Questions relating to guest’s career or interesting fact about their life
Summing up question, something lighter or future focused
Why should you start a podcast for your small business? Read this blog post to find out how a podcast can be your marketing secret weapon.
Podcast interview tip #3: Remember it’s a conversation
Ideally, your podcast interview will be a conversation rather than an interrogation. But if you’re feeling a little nervous about the interview make sure you prepare yourself.
When I’m writing notes for Better Words, I like to include a lead-in statement before the question to remind us to keep things casual. For example, here’s a question we asked Sara Tasker:
Lead-in statement: You’ve spoken a lot online about how the community you created online happened because you were open and authentic. Question: How do you feel about that community and how do you think we can all nurture our own communities as creative people online?
Remember, you’re having a conversation. Don’t just fire questions off at your guest. Introduce the topic with a small statement to lead into your question and nurture a conversation. This will also help any listeners who are not familiar with your guest’s work.
Podcast interview tip #4: Ask you guest if they want to preview questions
As journalists, we’re discouraged from ever sharing our questions prior to an interview. But I’ll often ask guests how much preparation they need before we jump on a call for a podcast interview.
Some people are well versed in answering questions off the cuff, but others will prefer some time to prepare. So always ask your guest if they would like to see the questions before the interview.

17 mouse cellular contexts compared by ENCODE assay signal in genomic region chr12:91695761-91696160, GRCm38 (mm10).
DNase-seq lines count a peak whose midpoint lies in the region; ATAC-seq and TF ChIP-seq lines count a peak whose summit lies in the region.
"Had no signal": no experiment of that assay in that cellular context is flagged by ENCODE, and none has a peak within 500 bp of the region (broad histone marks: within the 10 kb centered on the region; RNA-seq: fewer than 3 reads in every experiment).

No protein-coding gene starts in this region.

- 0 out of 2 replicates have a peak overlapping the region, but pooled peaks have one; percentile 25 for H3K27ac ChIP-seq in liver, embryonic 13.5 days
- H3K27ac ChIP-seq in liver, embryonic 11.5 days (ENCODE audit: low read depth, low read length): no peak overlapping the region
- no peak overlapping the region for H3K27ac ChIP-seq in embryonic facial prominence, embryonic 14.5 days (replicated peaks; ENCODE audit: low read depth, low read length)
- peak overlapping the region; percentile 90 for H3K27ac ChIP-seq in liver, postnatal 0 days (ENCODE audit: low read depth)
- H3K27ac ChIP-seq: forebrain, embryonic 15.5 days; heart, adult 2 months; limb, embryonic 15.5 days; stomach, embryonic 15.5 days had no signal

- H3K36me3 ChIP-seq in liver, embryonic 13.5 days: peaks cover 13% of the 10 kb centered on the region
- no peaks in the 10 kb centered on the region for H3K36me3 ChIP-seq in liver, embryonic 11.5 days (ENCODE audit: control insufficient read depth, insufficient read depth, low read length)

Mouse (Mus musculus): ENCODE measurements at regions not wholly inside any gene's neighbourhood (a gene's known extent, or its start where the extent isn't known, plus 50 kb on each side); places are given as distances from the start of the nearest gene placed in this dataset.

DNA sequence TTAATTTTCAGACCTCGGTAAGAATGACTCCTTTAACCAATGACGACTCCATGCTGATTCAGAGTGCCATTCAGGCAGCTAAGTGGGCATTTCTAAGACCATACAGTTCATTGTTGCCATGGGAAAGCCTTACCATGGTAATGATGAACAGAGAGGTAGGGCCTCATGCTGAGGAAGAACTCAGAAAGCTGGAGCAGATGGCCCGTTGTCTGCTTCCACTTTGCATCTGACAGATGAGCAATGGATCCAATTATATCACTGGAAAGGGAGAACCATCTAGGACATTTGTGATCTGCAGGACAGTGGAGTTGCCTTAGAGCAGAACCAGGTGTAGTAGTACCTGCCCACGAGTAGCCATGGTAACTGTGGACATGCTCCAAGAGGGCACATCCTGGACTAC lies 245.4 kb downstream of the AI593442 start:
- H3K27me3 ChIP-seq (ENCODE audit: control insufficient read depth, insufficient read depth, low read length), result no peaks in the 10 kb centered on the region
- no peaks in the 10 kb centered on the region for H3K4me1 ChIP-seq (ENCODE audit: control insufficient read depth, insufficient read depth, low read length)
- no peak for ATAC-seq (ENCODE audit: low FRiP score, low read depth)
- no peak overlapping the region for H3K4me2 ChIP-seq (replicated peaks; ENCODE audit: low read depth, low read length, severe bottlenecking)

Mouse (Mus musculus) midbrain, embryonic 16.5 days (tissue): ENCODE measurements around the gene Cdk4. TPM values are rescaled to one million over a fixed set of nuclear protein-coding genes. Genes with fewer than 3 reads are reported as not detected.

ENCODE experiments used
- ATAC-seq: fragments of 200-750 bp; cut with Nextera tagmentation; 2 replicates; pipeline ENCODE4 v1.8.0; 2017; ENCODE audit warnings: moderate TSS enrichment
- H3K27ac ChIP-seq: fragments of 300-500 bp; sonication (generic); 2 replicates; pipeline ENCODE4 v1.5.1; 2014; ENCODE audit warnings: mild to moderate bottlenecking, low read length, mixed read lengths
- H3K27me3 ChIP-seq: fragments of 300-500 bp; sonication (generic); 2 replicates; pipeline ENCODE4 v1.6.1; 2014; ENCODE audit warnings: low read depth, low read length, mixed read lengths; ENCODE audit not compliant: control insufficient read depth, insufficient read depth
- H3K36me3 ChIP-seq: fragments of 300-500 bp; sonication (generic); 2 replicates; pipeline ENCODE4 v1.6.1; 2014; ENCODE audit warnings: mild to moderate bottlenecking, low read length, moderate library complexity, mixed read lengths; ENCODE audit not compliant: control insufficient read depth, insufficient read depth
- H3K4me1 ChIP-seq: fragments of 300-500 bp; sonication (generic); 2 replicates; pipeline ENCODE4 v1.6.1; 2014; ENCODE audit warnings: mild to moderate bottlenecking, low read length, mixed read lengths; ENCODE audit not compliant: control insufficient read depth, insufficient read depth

I also always let guests know we’re likely to go off topic and that we want the interview to feel as natural and conversational as possible.
If your guests don’t want to see full questions, it’s always courteous to just let them know the general topics you’ll touch on in the podcast interview. Don’t forget to also double check there’s nothing that’s off-limits, especially if they’ve had a record of talking about private topics.
Podcast interview tip #5: Don’t be afraid to go off script
You’ve done all this preparation for your podcast interview, but the most important thing to remember is that your questions are flexible.
There’s nothing more frustrating as a listener than hearing an interesting tidbit, only to have the interviewer skip over it completely and go to the next question on their list. I can’t say this enough: your podcast interview is, above all, a conversation.
Don’t be afraid to follow new topics if your guest says something interesting, even if it’s the opposite of what you prepared. If you think it’s interesting, it’s likely your listeners will too.
While it’s a controlled situation, don’t try and stem the natural ebbs and flows of conversation. That’s the podcast gold your listeners will enjoy and the authentic relationship that’s going to make the interview memorable for your guest and your listeners.
Podcast interview tip #6: Put your listeners first
Your listeners are the most important part of your podcast, so make sure whoever you’re interviewing and whatever you’re talking about is something that’s going to deliver for them.
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Start with the research and jot down some topics you’d like to cover
Write open-ended questions and group them so they flow
Add introductory statements to soften your questions
Check if your guests would like to look at the questions before the interview
Go with the flow of the interview
Which of these tips has been most helpful for you? Let me know in the comments and get in touch of Twitter or Instagram with your podcast interview wins.